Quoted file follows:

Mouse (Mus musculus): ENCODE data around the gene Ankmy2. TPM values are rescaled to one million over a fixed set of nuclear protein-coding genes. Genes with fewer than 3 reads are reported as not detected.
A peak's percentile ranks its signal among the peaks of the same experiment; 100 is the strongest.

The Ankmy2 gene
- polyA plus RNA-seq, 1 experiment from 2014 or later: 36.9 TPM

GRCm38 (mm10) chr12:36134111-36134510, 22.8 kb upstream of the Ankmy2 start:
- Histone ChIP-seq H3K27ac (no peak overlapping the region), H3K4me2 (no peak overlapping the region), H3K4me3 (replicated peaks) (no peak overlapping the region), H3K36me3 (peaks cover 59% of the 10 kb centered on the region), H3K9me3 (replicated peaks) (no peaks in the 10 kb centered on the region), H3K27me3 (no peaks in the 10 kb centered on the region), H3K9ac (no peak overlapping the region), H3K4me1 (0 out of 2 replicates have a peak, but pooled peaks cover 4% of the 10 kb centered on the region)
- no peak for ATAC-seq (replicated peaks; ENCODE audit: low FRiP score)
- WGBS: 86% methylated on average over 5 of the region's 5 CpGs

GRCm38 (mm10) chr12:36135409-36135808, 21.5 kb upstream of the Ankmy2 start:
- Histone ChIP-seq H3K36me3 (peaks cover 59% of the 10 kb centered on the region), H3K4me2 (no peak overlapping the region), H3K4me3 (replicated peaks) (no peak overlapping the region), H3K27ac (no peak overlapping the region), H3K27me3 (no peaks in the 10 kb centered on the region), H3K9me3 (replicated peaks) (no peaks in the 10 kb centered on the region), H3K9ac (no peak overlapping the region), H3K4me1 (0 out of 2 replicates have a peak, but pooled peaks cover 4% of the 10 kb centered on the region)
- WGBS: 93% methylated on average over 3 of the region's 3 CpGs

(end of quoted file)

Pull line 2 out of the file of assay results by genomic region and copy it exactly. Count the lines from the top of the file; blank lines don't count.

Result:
A peak's percentile ranks its signal among the peaks of the same experiment; 100 is the strongest.